But Wilkes’ initial hiccup provides a valuable lesson for the present-day Lakers, presuming they maintain their top-five pick in the NBA Draft lottery on May 19. With the Lakers (21-58) entering Sunday’s game against the Dallas Mavericks (48-31) at Staples Center two losses away from securing the worst mark in franchise history, the Lakers have too many roster needs to address. In order for any draft prospects to make the same impact he made, Wilkes argued that player will need “a blend of humility and confidence.”“You have to have confidence in yourself and in your game. But you need humility, too, in terms of deferring to the veterans until you get grounded,” said Wilkes, who wrote about his rookie season in his recent book, ‘Memoirs of The Original Smooth As Silk,’ a portion of the proceeds helping the Boys and Girls Clubs of America. “Even though the Lakers are down this year, they are still a championship organization. When you come to a team like the Lakers, you can learn a lot by listening and observing.”Assuming that prospect adopts those qualities and the Lakers strike it rich in free agency, Wilkes believed the Lakers “will have a good shot at making the playoffs next season.” Yet, he sounded skeptical the Lakers would immediately turn around their fortunes, arguing persistent injuries and the passing of late owner Jerry Buss in February 2013 still cloud the storied franchise. “He loved the game and respected the game. He hired the best basketball minds he could and he listened to him. It all started there,” Wilkes said of Buss. “We’re all impatient, but it’s a reality. We had the good fortunate of having him for a long period of time. It’ll take a couple of years to turn this around.”That partly explains why Wilkes showed sympathy for Lakers coach Byron Scott, who played with Wilkes during the Showtime Era. He became enshrined into the Naismith Memorial Basketball Hall of Fame. His retired No. 52 Lakers jersey hangs on the Staples Center rafters. His nickname “Silk” and the “20-foot layup” seem long-lasting.But some uncertainty emerged on whether Jamaal Wilkes would thrive in the NBA even after the two-time All-American helped UCLA to two NCAA men’s basketball national championships. After the Golden State Warriors drafted him 11th overall in 1975, Wilkes spent more time filming the movie “Cornbread, Earl and Me” than worrying about his training. Once he arrived to rookie camp, Wilkes huffed and puffed his way through practice.“I was so disappointed in myself that I was unprepared,” Wilkes said in an interview with the Los Angeles News Group. “Coming out of UCLA with Coach (John) Wooden, you were always prepared. But I was just caught unprepared. Instead of blaming this guy, that guy or the coach, I knew I had to and accepted full responsibility.”Wilkes soon spent his time both in the gym and in martial arts classes to expedite his conditioning. He then turned out fine enough to win the NBA Rookie of the Year award. That provided a foreshadowing of the four NBA championships Wilkes would eventually win in his career (1974-85), including three with the Lakers. “It’s not one of those years where you can point the finger at somebody,” Wilkes said. “It’s one of those years where you play young guys, get a sense of the future of the team and maintain your professionalism. I think Byron has done that.”Still, Wilkes suggested Scott could improve on one thing. With Kobe Bryant set to make his return next season from a third consecutive season-ending injury, Wilkes argued Bryant’s success will largely stem on how he and the Lakers manage his workload. Bryant averaged 22.3 points on a career-low 37.3 percent shooting in 34.5 minutes through 35 games in the 2014-15 season before tearing his right rotator cuff on Jan. 21 in New Orleans.“I’d like to see a situation like in Kareem (Abdul-Jabbar’s) last two years where his minutes were about cut in half and most of them were played in the fourth quarter,” Wilkes said. “I’m confident Coach Scott and Kobe will come to a meeting of the minds that makes sense for all those concerned. I don’t think it’s realistic for him to give him 35 or 38 minutes every night.”Incidentally, Bryant averaged 35.4 minutes per game in the Lakers’ first 27 contests before sitting in eight of the following 16 games for rest purposes. The 19-year veteran then injured his right shoulder in late January. All of that hardly matches what Abdul-Jabbar went through in his 19th and 20th NBA seasons in 1987-88 (14.6 points, 6.0 rebounds) and 1988-89 season (10.1 points, 4.5 rebounds). That marked a decrease from his career averages of 24.6 points and 11.2 rebounds. Yet, Abdul-Jabbar averaged under 30 minutes per game in his last two years after the Lakers acquired Mychal Thompson in a trade in the 1986 offseason.Nonetheless, Wilkes still gave Bryant the “benefit of the doubt” on how he will manage his comeback. Wilkes also added that Scott “feels comfortable that the Buss family and (general manager) Mitch Kupchak will help him get them back on track next season.” All of this uncertainty hardly matches what Wilkes went through with UCLA and the Lakers, two teams that seemingly remained in championship contention every season.“UCLA has the slight edge because we were clearly dominant,” Wilkes said. “Not just our teams, but the teams that played us and came after us. With the Lakers, we were dominant. But there were also a handful of other teams that were vying for that dominant position.”How long it takes for the Lakers to return to that dominant position could become as unpredictable as the initial hiccups Wilkes experienced in rookie camp. Wilkes only hopes the recovery happens as quickly as Wilkes bounced back to win the NBA’s Rookie of the Year award. Newsroom GuidelinesNews TipsContact UsReport an Error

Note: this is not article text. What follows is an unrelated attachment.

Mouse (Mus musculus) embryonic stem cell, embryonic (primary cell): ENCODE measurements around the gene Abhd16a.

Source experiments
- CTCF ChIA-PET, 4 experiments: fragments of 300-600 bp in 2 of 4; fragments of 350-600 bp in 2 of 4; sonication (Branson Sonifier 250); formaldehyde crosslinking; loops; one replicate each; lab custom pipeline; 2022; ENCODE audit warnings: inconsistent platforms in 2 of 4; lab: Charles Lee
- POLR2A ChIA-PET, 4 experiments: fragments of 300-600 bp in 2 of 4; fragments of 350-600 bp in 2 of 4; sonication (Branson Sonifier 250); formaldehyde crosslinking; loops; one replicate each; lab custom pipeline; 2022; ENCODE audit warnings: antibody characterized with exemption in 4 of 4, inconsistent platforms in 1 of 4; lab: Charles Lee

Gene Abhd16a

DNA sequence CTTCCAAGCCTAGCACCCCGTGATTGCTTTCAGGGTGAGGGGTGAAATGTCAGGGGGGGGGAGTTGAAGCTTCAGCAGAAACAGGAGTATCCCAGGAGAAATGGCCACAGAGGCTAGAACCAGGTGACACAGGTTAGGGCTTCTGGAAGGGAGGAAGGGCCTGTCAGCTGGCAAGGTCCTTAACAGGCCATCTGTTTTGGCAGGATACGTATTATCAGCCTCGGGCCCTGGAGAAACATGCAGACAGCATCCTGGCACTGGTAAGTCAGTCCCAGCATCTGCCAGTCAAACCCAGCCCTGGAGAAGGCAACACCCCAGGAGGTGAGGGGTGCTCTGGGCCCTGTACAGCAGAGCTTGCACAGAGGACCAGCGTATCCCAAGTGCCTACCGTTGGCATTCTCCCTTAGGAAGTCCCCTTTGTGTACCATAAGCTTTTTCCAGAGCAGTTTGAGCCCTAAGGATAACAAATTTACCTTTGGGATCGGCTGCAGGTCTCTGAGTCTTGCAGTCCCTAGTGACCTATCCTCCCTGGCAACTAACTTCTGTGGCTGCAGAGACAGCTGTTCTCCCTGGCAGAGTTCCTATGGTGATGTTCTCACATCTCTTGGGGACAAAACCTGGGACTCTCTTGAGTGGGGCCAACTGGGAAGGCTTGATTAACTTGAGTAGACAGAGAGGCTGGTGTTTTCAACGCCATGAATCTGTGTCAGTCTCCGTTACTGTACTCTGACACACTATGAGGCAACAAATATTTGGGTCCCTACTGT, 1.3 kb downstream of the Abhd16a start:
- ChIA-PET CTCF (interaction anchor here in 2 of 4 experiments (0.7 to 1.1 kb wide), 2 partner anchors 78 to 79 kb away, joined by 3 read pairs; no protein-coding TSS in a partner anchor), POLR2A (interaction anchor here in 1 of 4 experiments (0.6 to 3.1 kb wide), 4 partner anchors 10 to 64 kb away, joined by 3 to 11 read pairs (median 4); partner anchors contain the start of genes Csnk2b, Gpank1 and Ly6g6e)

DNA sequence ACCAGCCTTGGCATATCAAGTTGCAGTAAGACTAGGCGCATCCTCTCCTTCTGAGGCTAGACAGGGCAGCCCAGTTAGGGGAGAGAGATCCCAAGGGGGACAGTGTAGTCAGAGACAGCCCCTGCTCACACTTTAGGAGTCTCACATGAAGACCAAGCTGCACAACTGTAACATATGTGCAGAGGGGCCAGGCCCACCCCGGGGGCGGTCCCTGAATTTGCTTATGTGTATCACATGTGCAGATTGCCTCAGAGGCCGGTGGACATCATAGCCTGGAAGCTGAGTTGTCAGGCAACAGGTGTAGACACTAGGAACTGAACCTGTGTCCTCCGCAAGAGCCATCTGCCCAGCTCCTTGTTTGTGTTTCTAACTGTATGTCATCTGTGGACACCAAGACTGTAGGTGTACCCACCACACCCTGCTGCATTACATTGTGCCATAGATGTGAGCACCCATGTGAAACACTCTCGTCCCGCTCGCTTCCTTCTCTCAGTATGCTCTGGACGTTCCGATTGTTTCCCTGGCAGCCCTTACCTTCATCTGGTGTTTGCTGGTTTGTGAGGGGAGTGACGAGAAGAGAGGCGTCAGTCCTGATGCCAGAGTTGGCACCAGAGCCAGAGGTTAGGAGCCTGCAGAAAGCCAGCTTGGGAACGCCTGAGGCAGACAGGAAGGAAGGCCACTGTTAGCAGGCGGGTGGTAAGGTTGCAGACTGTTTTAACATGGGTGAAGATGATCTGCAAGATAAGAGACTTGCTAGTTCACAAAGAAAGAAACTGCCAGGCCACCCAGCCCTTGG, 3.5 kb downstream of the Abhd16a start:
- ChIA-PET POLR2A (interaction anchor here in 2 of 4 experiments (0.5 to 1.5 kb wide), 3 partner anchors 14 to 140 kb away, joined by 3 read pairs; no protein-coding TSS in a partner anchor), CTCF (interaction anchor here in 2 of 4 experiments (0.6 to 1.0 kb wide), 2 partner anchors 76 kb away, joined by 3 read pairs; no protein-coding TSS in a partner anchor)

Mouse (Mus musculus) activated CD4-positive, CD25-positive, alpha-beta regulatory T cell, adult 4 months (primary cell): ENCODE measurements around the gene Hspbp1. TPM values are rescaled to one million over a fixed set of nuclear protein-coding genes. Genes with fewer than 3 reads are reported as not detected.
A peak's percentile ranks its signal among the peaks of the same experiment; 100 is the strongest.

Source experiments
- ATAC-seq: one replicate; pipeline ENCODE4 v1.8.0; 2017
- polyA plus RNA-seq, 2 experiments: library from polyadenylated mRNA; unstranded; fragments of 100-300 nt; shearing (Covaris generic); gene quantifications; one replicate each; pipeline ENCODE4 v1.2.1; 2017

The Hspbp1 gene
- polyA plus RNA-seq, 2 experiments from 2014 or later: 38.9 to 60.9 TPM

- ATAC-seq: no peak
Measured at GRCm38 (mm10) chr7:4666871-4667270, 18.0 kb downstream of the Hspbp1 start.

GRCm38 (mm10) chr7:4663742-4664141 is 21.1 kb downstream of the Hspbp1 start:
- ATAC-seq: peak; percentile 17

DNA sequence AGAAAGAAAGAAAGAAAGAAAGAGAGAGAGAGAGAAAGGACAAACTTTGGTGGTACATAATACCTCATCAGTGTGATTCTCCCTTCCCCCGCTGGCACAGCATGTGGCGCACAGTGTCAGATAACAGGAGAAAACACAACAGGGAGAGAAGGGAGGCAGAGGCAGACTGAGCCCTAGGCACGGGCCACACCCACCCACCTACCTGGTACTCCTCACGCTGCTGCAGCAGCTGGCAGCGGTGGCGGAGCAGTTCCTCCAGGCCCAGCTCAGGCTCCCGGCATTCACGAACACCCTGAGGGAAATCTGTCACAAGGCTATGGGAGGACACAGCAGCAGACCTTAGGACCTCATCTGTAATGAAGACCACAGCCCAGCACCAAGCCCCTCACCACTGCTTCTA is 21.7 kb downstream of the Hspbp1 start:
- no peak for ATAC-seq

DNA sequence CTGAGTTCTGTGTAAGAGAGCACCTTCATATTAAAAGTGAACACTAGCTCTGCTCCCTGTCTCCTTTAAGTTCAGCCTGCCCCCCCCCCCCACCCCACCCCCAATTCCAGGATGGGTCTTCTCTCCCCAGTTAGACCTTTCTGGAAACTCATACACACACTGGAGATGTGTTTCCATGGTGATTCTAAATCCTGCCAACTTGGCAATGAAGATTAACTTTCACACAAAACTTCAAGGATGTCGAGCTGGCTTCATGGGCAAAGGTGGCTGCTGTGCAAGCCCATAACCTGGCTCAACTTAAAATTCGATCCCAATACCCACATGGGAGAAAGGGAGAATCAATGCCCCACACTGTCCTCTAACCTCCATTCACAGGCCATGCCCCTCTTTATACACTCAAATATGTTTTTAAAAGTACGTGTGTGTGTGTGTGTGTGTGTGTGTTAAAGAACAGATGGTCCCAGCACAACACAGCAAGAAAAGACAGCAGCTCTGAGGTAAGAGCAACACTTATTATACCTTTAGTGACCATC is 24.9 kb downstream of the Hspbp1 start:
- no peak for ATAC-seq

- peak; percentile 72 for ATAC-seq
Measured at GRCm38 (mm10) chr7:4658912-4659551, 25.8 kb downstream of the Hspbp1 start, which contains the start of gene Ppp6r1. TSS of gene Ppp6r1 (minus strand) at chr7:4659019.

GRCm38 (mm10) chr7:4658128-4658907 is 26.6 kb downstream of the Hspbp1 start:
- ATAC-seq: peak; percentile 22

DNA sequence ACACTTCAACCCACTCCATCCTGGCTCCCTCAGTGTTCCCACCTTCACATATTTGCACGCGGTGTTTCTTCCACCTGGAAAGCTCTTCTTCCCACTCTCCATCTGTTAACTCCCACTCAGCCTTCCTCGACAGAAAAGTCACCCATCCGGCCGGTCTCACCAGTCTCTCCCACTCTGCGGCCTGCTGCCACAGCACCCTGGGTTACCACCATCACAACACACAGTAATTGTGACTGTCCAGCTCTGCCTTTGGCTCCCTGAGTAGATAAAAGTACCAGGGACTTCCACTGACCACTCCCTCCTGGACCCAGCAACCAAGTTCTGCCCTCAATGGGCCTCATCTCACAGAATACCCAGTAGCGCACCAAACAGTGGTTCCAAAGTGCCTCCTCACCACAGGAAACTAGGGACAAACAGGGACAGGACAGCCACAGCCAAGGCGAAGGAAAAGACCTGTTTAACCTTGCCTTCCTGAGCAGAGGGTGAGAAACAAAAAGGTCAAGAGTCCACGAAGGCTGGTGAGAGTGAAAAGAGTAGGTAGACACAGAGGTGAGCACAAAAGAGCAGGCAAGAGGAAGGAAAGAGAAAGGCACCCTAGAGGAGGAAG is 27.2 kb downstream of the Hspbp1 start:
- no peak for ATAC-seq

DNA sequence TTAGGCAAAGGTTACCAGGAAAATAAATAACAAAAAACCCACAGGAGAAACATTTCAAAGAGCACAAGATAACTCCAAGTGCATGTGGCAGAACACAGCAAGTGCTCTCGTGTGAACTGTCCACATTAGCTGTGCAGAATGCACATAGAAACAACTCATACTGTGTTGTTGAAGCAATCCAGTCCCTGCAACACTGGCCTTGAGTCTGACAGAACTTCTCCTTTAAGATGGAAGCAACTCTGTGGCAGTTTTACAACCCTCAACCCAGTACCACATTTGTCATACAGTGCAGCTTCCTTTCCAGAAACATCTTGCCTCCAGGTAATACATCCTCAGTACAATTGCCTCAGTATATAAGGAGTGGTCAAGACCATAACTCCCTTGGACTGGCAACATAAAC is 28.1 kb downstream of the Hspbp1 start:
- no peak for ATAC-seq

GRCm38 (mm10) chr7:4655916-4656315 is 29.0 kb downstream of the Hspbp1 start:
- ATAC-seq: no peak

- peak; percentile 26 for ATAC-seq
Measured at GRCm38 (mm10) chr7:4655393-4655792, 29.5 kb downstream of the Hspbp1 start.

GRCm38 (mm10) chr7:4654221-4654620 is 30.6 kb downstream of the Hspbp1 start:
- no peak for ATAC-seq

MASON CITY — A Mason City man who pleaded guilty to serious injury by vehicle is headed to prison. On November 13th 2018, 48-year-old Kevin Shafer was driving northbound on Grouse Avenue when he crossed the center line just south of the intersection with 230th Street south of Clear Lake. A southbound vehicle trying to avoid a collision went into the ditch, but Shafer went into the same ditch and crashed into the other vehicle, seriously injuring the driver. Investigators said lab tests found amphetamines and methamphetamine in Shafer’s blood at the time of the crash. Shafer pleaded guilty to serious injury by vehicle. Judge Adam Sauer on Wednesday sentenced Shafer to five years in prison and issued a $750 fine which was suspended.